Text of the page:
9 Ways to Save Money On Your Healthcare Costs

Big deductibles. Higher co-pays. Skyrocketing premiums. Whether you get your insurance through work, buy it yourself, or don’t have insurance at all, we’re all paying more for our medical care these days.

Faced with steeper costs, some people are skipping treatments or postponing doctor visits. Don’t let the high cost of medical care hurt your health. Here are nine ways to save money and stay healthy.

1. Shop Your Doctors and Treatments

Because healthcare costs have risen, most of us are paying higher premiums, deductibles, and co-pays. But only 3 percent of us have tried to trim what we contribute out of pocket by comparison shopping our healthcare—i.e., finding out in advance what different doctors charge for, say, an MRI or knee replacement surgery. One reason: Consumers don’t know that doctors’ fee information is easy to find using the “cost-estimator” tools on most health insurance websites. You can also use third-party sites, such as HealthcareBluebook.com, FAIRHealthConsumer.org, Guroo.com, and Amino.com. Consumer Reports analyzed tools offered by major insurance companies as well as eight standalone sites based on qualities such as ease of use, functionality, and reliability. See the ratings here.

2. Know What’s Free

Thanks to the Affordable Care Act, nearly all of us who have insurance are entitled to certain preventive services free of charge, as long as we stay in our insurance network. What you can get for no cost may surprise you: blood pressure testing, breast-feeding support, colonoscopies, depression screening, nutrition counseling, and vaccinations. Check out the full list of eligible services at healthcare.gov.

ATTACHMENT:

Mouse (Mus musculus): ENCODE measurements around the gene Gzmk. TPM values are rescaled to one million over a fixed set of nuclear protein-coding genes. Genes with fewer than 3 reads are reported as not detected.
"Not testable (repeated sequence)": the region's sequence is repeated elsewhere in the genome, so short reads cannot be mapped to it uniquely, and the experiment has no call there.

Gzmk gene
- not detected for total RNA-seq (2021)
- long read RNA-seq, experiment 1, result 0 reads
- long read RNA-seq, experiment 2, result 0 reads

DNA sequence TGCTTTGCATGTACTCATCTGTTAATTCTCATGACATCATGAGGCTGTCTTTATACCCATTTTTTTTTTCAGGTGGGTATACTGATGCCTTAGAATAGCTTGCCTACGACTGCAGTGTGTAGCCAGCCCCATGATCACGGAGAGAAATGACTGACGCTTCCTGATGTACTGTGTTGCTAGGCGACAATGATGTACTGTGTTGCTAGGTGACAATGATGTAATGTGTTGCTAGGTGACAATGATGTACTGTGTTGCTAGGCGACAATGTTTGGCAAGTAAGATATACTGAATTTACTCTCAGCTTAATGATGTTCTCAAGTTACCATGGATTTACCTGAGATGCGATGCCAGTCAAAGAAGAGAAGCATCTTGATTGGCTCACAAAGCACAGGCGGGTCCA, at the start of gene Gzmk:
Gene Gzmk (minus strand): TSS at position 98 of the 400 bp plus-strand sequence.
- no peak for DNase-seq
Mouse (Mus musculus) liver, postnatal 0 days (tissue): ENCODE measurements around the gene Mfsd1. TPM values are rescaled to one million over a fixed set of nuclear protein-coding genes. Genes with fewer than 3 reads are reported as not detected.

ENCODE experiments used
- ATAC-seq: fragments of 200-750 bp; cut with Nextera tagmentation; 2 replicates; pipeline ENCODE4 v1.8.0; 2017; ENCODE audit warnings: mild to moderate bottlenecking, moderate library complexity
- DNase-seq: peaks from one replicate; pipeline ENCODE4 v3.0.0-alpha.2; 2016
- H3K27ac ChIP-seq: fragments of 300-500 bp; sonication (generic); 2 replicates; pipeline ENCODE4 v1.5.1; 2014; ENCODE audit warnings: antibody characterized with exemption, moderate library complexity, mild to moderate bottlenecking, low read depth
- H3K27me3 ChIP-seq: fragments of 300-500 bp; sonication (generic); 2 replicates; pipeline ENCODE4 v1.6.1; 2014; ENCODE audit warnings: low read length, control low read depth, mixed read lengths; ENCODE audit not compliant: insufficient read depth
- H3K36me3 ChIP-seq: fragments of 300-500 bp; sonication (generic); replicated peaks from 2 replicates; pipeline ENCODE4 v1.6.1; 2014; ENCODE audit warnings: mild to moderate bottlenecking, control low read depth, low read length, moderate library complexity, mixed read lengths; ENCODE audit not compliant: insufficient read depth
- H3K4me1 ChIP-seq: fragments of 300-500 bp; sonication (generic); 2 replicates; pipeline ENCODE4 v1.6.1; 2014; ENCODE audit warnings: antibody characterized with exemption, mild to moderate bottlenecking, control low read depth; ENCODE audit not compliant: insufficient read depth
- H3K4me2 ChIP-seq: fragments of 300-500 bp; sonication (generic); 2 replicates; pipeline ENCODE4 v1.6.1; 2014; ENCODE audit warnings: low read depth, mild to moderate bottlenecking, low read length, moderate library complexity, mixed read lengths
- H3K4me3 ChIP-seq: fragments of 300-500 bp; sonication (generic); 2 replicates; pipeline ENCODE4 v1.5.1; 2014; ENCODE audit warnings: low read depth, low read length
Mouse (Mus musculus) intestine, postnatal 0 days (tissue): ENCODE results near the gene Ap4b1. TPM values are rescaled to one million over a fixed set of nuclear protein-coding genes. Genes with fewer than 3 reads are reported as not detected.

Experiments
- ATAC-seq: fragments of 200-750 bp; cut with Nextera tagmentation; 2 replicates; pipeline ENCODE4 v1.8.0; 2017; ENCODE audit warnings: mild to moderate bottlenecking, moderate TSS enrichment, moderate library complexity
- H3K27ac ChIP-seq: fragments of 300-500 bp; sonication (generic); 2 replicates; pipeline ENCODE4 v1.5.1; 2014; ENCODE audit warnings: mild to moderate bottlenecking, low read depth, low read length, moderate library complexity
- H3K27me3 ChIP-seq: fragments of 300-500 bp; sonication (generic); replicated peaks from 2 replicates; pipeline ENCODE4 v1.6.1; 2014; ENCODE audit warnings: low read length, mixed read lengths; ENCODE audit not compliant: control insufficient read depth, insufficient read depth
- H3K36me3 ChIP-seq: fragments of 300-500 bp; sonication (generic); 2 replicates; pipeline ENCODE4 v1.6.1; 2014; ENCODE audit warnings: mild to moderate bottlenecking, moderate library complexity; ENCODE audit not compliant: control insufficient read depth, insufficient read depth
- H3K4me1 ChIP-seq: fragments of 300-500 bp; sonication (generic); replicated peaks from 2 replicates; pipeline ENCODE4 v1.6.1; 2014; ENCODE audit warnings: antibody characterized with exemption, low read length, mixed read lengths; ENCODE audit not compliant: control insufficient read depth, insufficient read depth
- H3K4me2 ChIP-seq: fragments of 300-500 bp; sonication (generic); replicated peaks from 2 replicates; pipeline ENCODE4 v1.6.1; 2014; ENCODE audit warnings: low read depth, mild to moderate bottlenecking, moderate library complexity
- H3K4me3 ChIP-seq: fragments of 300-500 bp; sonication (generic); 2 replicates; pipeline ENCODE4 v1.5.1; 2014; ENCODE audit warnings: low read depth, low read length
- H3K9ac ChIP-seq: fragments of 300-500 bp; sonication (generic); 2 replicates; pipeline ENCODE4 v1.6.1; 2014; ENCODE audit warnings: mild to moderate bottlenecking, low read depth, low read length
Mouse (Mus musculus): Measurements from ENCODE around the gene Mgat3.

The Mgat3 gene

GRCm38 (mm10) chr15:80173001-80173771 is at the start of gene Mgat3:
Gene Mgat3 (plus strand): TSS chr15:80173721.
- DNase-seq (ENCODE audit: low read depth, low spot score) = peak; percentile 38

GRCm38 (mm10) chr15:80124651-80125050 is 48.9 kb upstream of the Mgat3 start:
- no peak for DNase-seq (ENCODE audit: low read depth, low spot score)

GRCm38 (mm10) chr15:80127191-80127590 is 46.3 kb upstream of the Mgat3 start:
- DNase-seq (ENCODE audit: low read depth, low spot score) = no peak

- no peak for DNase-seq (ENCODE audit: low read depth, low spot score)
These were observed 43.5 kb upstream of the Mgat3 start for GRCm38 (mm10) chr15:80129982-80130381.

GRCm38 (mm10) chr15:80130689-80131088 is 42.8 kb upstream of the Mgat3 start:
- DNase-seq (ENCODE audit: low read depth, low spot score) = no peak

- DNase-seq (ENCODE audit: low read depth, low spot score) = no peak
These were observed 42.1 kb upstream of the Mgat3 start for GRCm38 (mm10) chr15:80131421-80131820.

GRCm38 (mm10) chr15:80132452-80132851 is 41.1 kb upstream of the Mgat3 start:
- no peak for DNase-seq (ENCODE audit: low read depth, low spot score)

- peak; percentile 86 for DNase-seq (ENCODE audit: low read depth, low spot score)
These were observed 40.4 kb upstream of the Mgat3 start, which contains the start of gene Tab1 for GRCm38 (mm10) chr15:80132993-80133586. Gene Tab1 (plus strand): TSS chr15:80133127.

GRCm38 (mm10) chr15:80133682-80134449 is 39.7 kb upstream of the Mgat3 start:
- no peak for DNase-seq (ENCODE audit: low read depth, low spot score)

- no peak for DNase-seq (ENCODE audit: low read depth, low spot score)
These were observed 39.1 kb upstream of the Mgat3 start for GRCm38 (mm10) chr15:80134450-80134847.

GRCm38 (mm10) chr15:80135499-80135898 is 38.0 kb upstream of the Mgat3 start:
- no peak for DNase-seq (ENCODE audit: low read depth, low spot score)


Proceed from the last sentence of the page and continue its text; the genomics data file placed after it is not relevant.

3. Take Advantage of Drugstore Discounts

Stores such as Kmart, Sam’s Club, and Walmart offer hundreds of common generic drugs at very low prices—sometimes as low as $4 to $10—which could be less than your insurance co-pay. Ask the pharmacist whether the store has a discount program. Note: Money spent on meds purchased using these discount programs doesn’t go toward your insurance deductible.

4. Beware of Pricey Combo Drugs

When the patent on a drug nears its end, some manufacturers reformulate the medication into something “new” they can price higher than the generic equivalent. For example, the expensive migraine drug Treximet is actually a combination of two older, low-cost generic drugs: sumatriptan and naproxen. Nine tablets of 85-500 mg Treximet cost $695 at healthwarehouse.com. But the same website offers nine 100 mg tablets of sumatriptan for less than $16 and nine 500 mg naproxen tablets for about $5. That’s a savings of $674.

5. Ask Your Doctor: ‘How Much Does This Drug Cost?’

A CR poll of 200 doctors in 2016 found that they generally don’t discuss the cost of a drug with their patients. But if price is an obstacle for you and you let your doctor know that, he or she can look up the drug’s cost and, if necessary, help you find a more affordable alternative, such as the medication’s generic equivalent…

Read full story at ConsumerReports.org

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